[13] [14] [15] [16] [17] [18] [19] [20] [21]

[22] [23]

[24] [25] [26]

[1] [2] [3] ^ ^ Ebert, Roger; "Statement from Roger Ebert"; July 21, 2008 ^ Roger Ebert. "By the time we get to Phoenix, he’ll be laughing"; February 18, 2009


[28] [29]

Riper, Tom Van (24 September 2007). "The Top Pundits in America". 21/pundit-americas-top-oped-cx_tvr_0924pundits.html. Retrieved on 9 December 2008. biography of Roger Ebert Ebert’s review of Maryam (April 12, 2002) Roger Ebert in the IHSA list of state speech champions See his autobiographical essay in Isaac Asimov’s Science Fiction Magazine, "Thought Experiments: How Propeller-Heads, BNFs, Sercon Geeks, Newbies, Recovering GAFIAtors, and Kids in the Basements Invented the World Wide Web, All Except for the Delivery System." ^ "Ebert Named Film Critic" Chicago Sun-Times. February 7, 2008. page 57. Ebert’s review of La Dolce Vita (October 4, 1961) Ebert’s review of Night of the Living Dead January 5, 1967) "Directors Guild to honor Roger Ebert" Yahoo! News/Reuters/Hollywood Reporter; December 17, 2008 Death Wish II review by Roger Ebert Ebert’s review of Shaolin Soccer (April 23, 2004) Ebert’s review of Basic Instinct 2 (March 21, 2006) Ebert’s review of The Longest Yard (2005 version) at; May 27, 2005 Ebert’s review of The Night Porter at; February 10, 1975 article?AID=/19860919/REVIEWS/609190301/1023 article?AID=/19880715/REVIEWS/807150301/1023 article?AID=/19970627/REVIEWS/706270305/1023 speed_2_cruise_control/ ?critic=columns&sortby=fresh&name_order=asc&view=#contentR Ebert’s review of North (July 22, 1994) ^ Yamato, Jen; "Meet a Critic: Roger Ebert!: RT chats with America’s favorite critic.";; December 19, 2007 Ebert’s review of Deuce Bigalow: European Gigolo ^ Ebert, Roger; "A bouquet arrives";; May 7, 2007 ^ [Unlikely Fan Sends Roger Ebert Flowers Champ Clark. "Unlikely Fan Sends Roger Ebert Flowers" People; May 10, 2007] ^ A Life In The Movies, Carol Felsenthal, Chicago Magazine December 2005 Ebert’s Catholic upbringing is noted on Page 1; His later agnosticism is noted on Page 2. Ebert’s review of Stigmata (January 1, 1999) Roger Ebert. Review of Priest. April 7, 1995


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[30] ^ Ebert’s review of The Passion of the Christ; February 24, 2004 [31] Ebert’s review of Dogma (November 12, 1999) [32] Roger Ebert’s review of "Wet Hot American Summer [33] Roger Ebert’s Great Movies review of "E.T. The Extra-Terrestrial" [34] Roger Ebert’s Review of "A Cinderella Story" [35] Roger Ebert’s review of "The Howling" [36] Roger Ebert’s review of "The Hudsucker Proxy" [37] Gurnow, Michael; "Roger Ebert’s Bloody Ax: An Examination of the Film Critic’s Elitist Dismissal of the Horror Film" [38] King, Stephen, "The Four-Star Follies", August 20, 2004. (last accessed January 31, 2008) [39] ^ Roger Ebert. "What’s your favorite movie?" Chicago Sun-Times. September 4, 2008 [40] Biography page for Ebert at [41] "BFI: How the directors and critics voted" [42] Ebert’s "Movie Answer Man column", November 16, 2003 [43] Ebert’s review of School of Rock (October 3, 2003) [44] Ebert, Roger, "They got it right," Chicago Sun Times (29 January 2004) [45] Ebert’s "Movie Answer Man column", February 19, 2006 [46] Episode summary: The Critic - "Siskel & Ebert & Jay & Alice" [47] Chaz Ebert. "To Roger from Cannes" Chicago SunTimes; May 25, 2008 [48] “How I gave Oprah her start”, Ebert, Roger; Chicago Sun-Times, November 16, 2005 [49] Ebert’s political donations [50] Interview with Matthew Rothschild, The Progressive, August 2003 [51] "Roger Ebert Mentions Obama on Howard Stern First!" January 23, 2009 [52] ^ Email from Roger, August 17, 2006, posted on his website [53] Ebert’s words in his review of Sicko, June 29, 2007 [54] "Ebert: Despite setbacks, I am feeling better every day", Chicago Sun-Times, April 3, 2007 [55] article?AID=/20070329/FILMFESTIVALS06/ 70329001 [56] Ebert, Roger; "It wouldn’t be Ebertfest without Roger" April 23, 2007 [57] Article and Video report with Full Interview from WLS-TV, Chicago, April 25 Retrieved from ""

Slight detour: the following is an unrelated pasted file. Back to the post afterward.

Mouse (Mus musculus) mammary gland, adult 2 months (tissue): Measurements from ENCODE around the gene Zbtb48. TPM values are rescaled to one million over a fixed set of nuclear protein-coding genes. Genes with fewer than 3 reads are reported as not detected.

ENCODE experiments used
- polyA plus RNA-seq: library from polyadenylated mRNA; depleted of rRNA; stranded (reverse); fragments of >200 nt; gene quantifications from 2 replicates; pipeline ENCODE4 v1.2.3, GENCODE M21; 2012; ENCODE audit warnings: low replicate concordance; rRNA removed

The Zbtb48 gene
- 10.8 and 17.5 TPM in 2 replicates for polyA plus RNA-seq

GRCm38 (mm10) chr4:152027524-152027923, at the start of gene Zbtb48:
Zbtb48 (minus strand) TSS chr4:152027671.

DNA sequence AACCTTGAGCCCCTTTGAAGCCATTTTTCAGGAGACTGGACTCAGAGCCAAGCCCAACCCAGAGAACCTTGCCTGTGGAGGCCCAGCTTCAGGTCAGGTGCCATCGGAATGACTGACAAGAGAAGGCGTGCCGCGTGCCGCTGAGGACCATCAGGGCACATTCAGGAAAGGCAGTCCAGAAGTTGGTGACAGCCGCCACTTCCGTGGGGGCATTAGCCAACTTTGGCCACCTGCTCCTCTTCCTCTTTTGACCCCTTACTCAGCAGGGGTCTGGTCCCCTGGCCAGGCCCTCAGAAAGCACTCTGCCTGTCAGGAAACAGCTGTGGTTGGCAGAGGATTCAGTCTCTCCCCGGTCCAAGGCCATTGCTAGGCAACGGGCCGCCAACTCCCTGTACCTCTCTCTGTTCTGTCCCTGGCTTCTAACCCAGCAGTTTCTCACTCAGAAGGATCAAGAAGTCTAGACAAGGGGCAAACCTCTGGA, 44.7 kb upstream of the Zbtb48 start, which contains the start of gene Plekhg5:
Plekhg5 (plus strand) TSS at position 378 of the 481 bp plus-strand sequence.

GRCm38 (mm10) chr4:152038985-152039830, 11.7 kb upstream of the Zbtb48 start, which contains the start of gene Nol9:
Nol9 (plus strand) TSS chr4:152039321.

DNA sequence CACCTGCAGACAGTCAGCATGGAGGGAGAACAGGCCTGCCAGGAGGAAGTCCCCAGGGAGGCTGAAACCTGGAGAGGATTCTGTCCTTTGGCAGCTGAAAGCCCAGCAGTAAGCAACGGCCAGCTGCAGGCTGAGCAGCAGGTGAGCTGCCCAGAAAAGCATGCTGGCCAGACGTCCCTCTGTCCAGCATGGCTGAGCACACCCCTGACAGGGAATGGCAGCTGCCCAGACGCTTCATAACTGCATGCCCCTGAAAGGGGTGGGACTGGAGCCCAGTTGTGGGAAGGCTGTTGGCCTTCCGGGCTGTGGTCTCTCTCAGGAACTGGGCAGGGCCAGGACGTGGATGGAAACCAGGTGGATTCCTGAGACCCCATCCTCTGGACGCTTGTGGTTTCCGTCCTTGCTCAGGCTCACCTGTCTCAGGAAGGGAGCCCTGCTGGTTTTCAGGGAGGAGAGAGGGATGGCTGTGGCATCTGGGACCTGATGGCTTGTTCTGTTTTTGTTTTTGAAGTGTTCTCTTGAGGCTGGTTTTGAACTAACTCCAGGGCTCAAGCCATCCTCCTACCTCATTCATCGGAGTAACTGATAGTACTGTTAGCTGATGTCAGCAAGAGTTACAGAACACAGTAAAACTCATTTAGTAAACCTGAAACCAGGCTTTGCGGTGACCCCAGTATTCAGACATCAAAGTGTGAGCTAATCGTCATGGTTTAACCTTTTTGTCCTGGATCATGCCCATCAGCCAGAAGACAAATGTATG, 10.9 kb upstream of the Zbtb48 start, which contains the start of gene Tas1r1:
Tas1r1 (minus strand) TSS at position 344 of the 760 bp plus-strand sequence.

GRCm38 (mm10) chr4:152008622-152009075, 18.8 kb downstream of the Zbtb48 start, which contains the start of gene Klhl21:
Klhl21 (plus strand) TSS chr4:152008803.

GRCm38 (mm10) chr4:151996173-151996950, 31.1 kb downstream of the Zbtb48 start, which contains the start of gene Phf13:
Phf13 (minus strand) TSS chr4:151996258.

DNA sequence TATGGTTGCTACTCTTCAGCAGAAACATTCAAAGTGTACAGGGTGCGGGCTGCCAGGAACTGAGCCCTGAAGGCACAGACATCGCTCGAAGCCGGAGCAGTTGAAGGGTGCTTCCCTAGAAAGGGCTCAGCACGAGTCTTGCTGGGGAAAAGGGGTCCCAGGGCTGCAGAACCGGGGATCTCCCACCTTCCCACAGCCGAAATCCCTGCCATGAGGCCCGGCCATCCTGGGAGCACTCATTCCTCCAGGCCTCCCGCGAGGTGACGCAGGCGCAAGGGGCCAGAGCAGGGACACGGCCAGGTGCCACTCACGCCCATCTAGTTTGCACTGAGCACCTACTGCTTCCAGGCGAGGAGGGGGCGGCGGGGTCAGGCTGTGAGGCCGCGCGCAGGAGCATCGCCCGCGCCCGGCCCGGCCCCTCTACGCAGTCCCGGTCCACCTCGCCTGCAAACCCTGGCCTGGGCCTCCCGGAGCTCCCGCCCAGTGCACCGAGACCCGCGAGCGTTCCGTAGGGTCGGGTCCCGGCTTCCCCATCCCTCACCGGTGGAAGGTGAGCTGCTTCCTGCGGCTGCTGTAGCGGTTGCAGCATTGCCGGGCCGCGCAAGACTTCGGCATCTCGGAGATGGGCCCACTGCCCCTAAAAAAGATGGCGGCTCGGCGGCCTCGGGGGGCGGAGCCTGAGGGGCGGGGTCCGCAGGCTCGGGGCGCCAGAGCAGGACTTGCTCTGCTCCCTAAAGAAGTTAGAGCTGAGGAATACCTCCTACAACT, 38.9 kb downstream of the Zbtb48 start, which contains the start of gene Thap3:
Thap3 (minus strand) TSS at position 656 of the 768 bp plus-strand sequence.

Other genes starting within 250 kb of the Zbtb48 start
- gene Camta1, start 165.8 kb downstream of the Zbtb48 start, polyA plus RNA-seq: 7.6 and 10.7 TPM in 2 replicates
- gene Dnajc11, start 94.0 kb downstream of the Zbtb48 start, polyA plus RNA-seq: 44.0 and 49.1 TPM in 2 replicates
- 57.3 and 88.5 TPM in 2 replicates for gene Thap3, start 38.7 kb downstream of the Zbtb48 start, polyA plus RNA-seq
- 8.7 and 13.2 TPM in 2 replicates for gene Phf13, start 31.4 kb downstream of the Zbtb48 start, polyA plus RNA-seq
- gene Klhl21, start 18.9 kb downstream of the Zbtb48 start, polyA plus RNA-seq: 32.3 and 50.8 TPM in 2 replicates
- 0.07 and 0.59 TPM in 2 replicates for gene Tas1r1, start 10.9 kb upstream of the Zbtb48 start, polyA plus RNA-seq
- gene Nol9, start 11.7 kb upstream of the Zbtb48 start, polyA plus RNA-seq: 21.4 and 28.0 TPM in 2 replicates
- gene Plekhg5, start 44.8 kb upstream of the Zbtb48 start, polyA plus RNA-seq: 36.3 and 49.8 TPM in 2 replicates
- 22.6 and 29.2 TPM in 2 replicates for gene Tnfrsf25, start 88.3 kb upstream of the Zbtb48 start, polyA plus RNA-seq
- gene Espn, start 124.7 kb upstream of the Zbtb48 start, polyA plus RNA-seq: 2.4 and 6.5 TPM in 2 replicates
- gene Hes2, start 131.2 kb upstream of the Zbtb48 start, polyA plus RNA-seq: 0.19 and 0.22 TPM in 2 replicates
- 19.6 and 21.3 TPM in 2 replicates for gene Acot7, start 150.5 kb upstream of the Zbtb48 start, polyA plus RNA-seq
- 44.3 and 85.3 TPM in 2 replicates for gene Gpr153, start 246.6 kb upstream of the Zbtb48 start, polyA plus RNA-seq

Roger Ebert
[58] "Ebertfest 2007 in pictures". 2007-05-03. article?AID=/20070503/FILMFESTIVALS06/70503001. [59] Roger Ebert. " Front Page". frontpage. Retrieved on 2007-05-22. [60] Roger Ebert. " Commentary". article?AID=/20070721/COMMENTARY/70721001. Retrieved on 2007-07-23. [61] Ebert’s review of Zodiac (August 24, 2007) [62] "Ebert weighs in on TIFF",, 2007-09-05 [63] Talking with the Eberts 11/11/07 [64] Laura Emerick. "Ebert doing well after surgery" January 25, 2008 [65] Thumbs up for Roger Ebert after latest bout of surgery, lawyer reports [66] Ebert, Roger; "Roger Ebert: Let’s go to the movies"; Chicago Sun-Times; April 1, 2008. [67] "Ebert recovering from hip surgery" [68] [69] [70] CRITICAL EYE BY ROGER EBERT - Enough! A Modest Proposal to End the Junk Mail Plague

External links
• • • • • • • • Roger Ebert official website Roger Ebert’s Overlooked Film Festival Roger Ebert at the Internet Movie Database Roger Ebert at Roger Ebert RSS Feed Sight and Sound poll on his top ten movies Roger Ebert’s Top 10 Lists By Year (1967-2006) Critic Doctor Interview with Roger Ebert

Persondata NAME ALTERNATIVE NAMES SHORT DESCRIPTION DATE OF BIRTH PLACE OF BIRTH DATE OF DEATH PLACE OF DEATH American film critic 18 June 1942 Urbana, Illinois Ebert, Roger Joseph

Categories: 1942 births, American agnostics, Former Roman Catholics, American film critics, American television personalities, German-Americans, Cancer survivors, German-American writers, Illinois Democrats, Living people, People from Chicago, Illinois, People from Urbana, Illinois, Pulitzer Prize for Criticism winners, Science fiction fans, University of Cape Town alumni, University of Chicago faculty, University of Illinois at Urbana-Champaign alumni


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Roger Ebert